The western boundary of the Danelaw in Northamptonshire was Roman Watling Street (now A5) so Cold Ashby and its immediate neighbours would presumably have been in Guthrum's kingdom while settlements to the west of this boundary were in King Alfred's. It's hard to assess how much difference all these political, religious and demographic changes made to the population as a whole but I suspect that our former residents probably carried on with their everyday occupations (again chiefly agricultural) in the same way as they probably did during the Roman period. The true extent of Danish settlement and assimilation in this area is still unknown but what is relatively clear is that the people of North West Northamptonshire, whatever their geneology, must have been adapting to cultural change throughout this early medieval period, sometimes now labelled Anglo- Scandinavian by historians.

Ælfgifu of Northampton, is believed to have been the Mercian first wife (or possibly mistress) of Cnut who reigned as King of England from 1016 – 1035. Her son, Harold I was regent for five years before Hardicanute, Cnut's son by his second wife, returned as King.

The period of Danish dominance was interrupted by Edward the Confessor (1042) and, because Edward had no heir Harold Godwinson, Earl of Wessex succeeded him as, Harold II, in 1066.

In effect, this English and Danish power-swapping was brought to an end by the Norman Conquest.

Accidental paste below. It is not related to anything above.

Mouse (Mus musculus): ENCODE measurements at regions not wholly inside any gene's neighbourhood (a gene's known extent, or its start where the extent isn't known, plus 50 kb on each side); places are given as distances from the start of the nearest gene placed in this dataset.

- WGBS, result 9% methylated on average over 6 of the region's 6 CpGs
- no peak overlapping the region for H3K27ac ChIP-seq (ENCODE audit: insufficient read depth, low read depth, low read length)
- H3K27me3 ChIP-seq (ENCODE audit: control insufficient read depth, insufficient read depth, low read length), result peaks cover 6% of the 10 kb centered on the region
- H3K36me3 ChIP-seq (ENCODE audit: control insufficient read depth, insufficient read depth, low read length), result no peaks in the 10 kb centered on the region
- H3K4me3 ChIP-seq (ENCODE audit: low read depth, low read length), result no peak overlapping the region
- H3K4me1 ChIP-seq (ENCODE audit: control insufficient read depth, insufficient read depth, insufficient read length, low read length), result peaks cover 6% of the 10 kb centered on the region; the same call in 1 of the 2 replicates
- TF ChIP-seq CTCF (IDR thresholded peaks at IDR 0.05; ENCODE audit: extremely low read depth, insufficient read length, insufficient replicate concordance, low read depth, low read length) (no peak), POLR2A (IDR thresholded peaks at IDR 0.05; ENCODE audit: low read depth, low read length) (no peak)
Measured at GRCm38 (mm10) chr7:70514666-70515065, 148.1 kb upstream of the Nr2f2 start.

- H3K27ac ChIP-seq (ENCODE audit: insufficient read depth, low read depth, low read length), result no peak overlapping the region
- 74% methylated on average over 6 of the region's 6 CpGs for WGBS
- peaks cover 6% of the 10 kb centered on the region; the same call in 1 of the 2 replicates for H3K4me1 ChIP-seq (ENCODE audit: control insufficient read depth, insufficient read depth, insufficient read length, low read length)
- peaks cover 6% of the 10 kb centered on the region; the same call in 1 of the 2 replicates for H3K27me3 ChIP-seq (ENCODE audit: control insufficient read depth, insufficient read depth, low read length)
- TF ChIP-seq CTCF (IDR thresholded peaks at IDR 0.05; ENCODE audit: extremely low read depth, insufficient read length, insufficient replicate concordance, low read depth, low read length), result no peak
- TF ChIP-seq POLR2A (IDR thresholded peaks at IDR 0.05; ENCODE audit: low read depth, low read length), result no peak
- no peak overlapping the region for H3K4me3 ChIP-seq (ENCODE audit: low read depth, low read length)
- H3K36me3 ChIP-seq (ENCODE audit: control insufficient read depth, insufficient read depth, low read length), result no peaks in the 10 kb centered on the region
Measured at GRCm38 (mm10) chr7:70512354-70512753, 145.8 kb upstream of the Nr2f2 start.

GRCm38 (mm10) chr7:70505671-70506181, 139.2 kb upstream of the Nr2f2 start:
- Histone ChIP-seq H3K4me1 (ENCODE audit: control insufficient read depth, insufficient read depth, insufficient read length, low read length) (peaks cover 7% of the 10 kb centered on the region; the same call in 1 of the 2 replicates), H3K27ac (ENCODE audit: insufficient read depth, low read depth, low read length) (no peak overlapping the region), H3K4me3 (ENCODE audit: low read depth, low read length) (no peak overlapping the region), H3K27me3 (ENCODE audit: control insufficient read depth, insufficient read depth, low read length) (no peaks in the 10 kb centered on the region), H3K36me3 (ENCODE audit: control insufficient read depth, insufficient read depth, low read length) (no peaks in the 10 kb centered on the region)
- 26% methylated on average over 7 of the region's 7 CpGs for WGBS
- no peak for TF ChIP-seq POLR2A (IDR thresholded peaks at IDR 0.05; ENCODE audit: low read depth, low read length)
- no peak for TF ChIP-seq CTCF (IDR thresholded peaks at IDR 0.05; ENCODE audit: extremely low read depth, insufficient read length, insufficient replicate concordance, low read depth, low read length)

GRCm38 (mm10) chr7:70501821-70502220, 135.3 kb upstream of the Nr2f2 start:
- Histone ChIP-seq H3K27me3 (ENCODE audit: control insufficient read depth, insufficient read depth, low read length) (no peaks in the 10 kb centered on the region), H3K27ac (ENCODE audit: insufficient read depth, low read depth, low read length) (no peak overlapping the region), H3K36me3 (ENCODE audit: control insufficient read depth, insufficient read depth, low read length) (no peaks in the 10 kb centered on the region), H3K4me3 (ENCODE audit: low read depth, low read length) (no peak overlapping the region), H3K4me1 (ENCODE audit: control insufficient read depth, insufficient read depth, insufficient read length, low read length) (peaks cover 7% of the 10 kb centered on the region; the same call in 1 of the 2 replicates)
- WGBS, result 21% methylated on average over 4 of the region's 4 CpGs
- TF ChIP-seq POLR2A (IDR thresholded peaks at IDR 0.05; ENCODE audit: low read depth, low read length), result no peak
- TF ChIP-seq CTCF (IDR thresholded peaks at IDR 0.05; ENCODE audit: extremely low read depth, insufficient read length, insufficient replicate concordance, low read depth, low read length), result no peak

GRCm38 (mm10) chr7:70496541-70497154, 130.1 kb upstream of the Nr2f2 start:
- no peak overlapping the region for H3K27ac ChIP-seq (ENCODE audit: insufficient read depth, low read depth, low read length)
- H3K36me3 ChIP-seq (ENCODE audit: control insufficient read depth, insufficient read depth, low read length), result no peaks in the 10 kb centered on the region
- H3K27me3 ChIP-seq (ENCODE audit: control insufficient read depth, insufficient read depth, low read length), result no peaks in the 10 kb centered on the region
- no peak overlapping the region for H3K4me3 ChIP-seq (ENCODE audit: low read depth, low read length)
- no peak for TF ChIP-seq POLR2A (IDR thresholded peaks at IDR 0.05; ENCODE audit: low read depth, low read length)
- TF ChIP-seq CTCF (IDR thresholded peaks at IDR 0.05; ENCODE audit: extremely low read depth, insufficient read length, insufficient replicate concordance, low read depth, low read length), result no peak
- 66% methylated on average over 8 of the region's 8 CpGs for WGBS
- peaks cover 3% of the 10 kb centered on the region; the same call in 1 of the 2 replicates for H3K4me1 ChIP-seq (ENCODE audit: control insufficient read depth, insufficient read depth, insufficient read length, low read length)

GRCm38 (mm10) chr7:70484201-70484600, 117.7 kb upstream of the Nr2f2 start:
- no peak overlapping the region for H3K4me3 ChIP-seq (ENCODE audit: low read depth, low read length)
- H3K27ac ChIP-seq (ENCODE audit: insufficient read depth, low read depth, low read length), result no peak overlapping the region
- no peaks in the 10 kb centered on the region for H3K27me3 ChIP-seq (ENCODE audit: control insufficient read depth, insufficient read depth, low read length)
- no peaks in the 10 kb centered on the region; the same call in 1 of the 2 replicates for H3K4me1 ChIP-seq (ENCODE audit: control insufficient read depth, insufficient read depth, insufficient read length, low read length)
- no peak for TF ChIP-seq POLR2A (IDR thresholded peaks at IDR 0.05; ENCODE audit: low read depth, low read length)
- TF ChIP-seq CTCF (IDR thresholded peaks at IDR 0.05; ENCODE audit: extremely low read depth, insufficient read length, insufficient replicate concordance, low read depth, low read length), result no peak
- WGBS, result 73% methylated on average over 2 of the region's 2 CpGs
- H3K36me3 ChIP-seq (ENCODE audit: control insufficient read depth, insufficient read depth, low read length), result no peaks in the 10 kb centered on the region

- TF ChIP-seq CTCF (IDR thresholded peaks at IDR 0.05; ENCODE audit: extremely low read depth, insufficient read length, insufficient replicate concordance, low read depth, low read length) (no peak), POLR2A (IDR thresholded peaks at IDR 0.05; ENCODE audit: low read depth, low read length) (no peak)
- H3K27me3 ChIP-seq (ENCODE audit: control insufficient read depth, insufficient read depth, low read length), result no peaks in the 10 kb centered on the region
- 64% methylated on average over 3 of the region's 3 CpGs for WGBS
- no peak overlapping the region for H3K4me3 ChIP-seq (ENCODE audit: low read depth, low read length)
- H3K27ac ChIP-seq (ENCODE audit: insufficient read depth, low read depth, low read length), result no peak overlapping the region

By the time of William the Conqueror’s Domesday Survey, Cold Ashby (recorded as the lordship of ‘Essebi’) appears to me to have been a village of 19 households, though Round & About Cold Ashby suggests a ‘recorded population of 18’. These figures are somewhat complicated by the apparent inclusion of the 'lost' settlement of Chilcotes in the assessment for Cold Ashby. Whatever the true figure, Cold Ashby was clearly a functioning agricultural community before and after the Conquest. It is probable that the landscape would have featured large open fields where arable farming was practised in furlong strips on the higher ground, leaving the lower areas as meadow. The resulting ‘ridge and furrow’ can still be observed to the North-East of the modern settlement and is still very prominent around Winwick. This system may well have been used around Cold Ashby for about eight centuries until the enclosures (which appears to have been c. 1625 but may well have begun a couple of centuries earlier) when foreign demand for English wool began to make sheep farming more profitable for landlords than dwindling tenancies in open fields.